October 15, 2018 | Reading Time: 4 minutes

Conflict Now, Civility Later

Conflict is natural when one political order is slowly giving way to another.

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There’s been a lot of talk about civility since Hillary Clinton and Eric Holder made news last week. Their comments have sparked a kind of backlash, as if they were tapping into a fear that the Democrats will behave as badly as the Republicans.

My question is: so what if they did?

To be sure, I think the Democrats will continue to value etiquette and courtesy. They are a broad coalition of factions that usually doesn’t get along unless a Republican is in the White House. With a madman in power, the Democrats’ midterm sales pitch has gone something like this: At least we’re nice enough to care about your health care.

And to be sure, the Democrats will never be “as bad.” The parties are different. The Republicans are more or less homogeneous—economically, racially and religiously. They can divide and conquer the country using all manner of bigotry. The Democrats, meanwhile, are heterogeneous—economically, racially and religiously. Bigotry isn’t going to work for them. If the Democrats are bad, they’ll be bad in their own way.

Some of Clinton’s and Holder’s critics are misrepresenting what they said. Steve Scalise, who should know better, accused Holder of calling for violence. He wasn’t. He was saying the Democrats need to get tough. Jon Gabriel, in the Arizona Republic, said Clinton was “denouncing civility.” She wasn’t. She was saying that civility isn’t possible, or desirable, when one party sees the other as illegitimate.

You may have noticed during the Barack Obama years hints of betrayal in Republican rhetoric. I know I did. I think that’s because, for so many conservatives, the election of the first African-American president was a bridge too far. It was as if political gains made by minorities, women, and immigrants in the 1960s and 1970s, especially with respect to the Supreme Court, were tolerable as long as the other side were prevented from allowing those marginal forces to rise to the highest echelons of power.

The word “regime” is not typically used in an American setting, but it applies nonetheless. From the 1930s to the 1970s, the political regime of the United States was characterized by high taxation, high regulation, high federal investment, and broad middle class prosperity. From the 1980s until 2008, it was characterized by low taxation, low regulation, low federal investment, and growth, for some. During each period, the parties formed an unspoken consensus. Democracy could expand, quickly then slowly, as long as the blessings of liberty were primarily for white people.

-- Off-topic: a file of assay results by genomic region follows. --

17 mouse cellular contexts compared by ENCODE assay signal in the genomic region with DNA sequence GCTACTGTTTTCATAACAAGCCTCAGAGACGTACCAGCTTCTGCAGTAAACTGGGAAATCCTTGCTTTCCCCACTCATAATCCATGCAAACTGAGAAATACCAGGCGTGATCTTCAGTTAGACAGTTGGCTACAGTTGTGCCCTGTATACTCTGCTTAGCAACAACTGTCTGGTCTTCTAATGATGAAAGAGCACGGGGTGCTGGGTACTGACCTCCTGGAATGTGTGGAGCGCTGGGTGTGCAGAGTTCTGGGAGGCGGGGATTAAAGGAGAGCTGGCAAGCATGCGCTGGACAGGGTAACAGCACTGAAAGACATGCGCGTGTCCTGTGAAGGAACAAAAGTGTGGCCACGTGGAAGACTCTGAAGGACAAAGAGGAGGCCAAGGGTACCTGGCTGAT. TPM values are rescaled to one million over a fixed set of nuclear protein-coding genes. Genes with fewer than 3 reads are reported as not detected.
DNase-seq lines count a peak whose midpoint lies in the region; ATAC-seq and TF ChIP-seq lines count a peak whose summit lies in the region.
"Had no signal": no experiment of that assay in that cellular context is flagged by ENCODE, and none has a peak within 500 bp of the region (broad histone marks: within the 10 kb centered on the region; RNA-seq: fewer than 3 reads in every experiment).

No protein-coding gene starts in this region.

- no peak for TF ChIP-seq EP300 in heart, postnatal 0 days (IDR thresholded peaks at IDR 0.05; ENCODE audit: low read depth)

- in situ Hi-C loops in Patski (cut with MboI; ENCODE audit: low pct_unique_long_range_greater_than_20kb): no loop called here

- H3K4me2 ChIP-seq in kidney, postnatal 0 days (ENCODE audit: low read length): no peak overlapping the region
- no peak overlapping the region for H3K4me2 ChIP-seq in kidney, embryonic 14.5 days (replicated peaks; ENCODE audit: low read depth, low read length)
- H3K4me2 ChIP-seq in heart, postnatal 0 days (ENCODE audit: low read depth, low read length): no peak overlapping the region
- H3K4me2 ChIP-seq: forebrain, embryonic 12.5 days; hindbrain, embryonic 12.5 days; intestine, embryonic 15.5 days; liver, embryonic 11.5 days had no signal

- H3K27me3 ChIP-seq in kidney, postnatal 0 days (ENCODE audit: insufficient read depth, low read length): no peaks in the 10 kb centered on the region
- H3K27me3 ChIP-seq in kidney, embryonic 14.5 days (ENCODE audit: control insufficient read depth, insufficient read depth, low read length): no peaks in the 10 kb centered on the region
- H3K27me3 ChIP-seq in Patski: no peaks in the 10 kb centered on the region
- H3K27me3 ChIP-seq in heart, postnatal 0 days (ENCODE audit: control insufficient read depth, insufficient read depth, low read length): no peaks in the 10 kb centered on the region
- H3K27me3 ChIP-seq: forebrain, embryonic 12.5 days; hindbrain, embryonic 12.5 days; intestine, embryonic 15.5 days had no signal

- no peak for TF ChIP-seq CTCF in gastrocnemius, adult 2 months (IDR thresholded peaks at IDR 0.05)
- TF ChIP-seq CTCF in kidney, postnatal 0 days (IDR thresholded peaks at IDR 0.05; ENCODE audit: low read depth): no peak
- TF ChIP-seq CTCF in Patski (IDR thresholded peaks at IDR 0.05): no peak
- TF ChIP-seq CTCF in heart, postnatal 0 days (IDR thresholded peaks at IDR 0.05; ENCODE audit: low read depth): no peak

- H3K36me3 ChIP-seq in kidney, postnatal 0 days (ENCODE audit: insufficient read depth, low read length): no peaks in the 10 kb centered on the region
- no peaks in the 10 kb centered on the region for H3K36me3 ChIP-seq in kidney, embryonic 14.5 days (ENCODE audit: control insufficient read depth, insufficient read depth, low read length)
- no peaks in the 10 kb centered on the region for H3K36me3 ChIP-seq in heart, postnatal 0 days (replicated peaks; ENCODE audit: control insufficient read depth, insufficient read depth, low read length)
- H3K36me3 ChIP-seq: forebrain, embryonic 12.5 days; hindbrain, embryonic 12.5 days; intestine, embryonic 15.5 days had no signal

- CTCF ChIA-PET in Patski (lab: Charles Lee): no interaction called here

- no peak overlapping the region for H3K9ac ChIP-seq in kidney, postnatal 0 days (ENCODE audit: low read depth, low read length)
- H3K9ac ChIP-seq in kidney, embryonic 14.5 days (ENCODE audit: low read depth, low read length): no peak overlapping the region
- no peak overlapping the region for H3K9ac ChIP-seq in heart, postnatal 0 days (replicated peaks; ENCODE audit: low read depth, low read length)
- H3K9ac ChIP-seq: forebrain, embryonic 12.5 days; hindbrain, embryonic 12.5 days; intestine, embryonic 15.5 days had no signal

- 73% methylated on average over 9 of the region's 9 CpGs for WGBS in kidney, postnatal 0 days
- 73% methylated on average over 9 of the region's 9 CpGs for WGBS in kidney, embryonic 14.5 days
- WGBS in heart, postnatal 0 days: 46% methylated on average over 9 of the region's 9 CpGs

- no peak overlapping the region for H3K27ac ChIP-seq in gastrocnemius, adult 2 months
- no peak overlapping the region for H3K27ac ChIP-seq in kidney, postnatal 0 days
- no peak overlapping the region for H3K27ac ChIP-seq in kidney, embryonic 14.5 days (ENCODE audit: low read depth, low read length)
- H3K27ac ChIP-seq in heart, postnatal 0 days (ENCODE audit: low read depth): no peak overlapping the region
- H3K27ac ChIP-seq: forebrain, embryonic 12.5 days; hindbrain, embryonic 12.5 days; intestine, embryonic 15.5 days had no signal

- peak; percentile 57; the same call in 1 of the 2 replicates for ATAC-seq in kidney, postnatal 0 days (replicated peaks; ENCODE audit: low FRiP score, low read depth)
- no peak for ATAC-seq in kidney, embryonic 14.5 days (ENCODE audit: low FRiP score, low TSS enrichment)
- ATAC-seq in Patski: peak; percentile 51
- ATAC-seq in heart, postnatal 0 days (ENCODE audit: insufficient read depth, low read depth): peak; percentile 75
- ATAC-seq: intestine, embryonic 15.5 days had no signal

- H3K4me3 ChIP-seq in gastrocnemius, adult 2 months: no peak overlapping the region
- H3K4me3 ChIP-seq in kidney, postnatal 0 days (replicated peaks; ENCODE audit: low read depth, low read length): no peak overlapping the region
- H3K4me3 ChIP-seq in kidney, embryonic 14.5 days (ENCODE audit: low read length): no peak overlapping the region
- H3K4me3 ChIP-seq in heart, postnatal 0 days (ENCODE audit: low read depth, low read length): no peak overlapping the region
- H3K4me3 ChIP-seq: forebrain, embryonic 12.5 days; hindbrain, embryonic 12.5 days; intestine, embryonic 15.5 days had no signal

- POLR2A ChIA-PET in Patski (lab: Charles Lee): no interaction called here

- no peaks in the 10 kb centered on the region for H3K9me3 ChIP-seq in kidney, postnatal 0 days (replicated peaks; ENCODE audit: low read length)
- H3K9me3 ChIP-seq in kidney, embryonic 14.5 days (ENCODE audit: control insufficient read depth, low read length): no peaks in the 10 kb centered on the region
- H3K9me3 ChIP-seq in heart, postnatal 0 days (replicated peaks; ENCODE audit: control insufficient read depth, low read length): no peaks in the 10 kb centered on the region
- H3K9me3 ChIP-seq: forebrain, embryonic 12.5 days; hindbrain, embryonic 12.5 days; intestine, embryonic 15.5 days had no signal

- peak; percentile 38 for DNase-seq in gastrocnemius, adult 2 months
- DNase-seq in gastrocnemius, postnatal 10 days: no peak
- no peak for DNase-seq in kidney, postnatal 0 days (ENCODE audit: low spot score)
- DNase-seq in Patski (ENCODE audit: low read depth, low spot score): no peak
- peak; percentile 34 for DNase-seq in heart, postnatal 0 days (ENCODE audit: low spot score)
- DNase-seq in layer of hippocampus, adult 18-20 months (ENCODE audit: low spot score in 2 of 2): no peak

Then came 2008. The liberals went too far. The Republicans were betrayed. The Democrats were no longer abiding by the established rules of engagement. In the past, Newt Gingrich had been an outlier in saying the Democrats were the enemy. By the time of Obama’s victory, however, those views had become conventional wisdom.

That we are arguing about civility suggests, I hope, an awareness of now being a pivotal moment in American history in which the old political regime is very slowly giving way to a new one. I don’t know what the new one will be, but the old one has all the markers of prior regimes: the dominant party has run out of ideas; it no longer has majority appeal; and its dominance has led to wholesale corruption and cultural decay.

The Republicans probably know this, and have since at least 2008. That’s why very little matters to them more than the courts. With conservatives in the federal judiciary, and with Justice Brett Kavanaugh now on the Supreme Court, the Republicans have enshrined minority rule for years—until there’s a widespread and deeply felt crisis.

With each transition from old political order to new, the underlying catalyst was massive upheaval. In the 1930s, that crisis was the Great Depression and World War. In the 1970s, that crisis included Vietnam, the backlash against civil rights, and the combination of inflation and economic stagnation. Yes, 2008 was big, but evidently not big enough to derail a conservative regime that has dominated politics for the last 40 years. The next political order won’t start with 2018. It is years in the making.

So what if the Democrats act badly? This is after all a time for conflict, a time in which equally opposing forces are ready to clash. One party has long been fighting an existential war. The other had previously convinced itself it could bide its time and wait for demographics to catch up. If anything, I think the Democrats have learned a lesson: politics is no longer about compromise. It’s about defeating the enemy.

Bipartisan compromise, and hence bipartisan civility, can return when the next political order has been established. Don’t expect it to return until then.

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John Stoehr is the editor of the Editorial Board. He writes the daily edition. Find him @johnastoehr.

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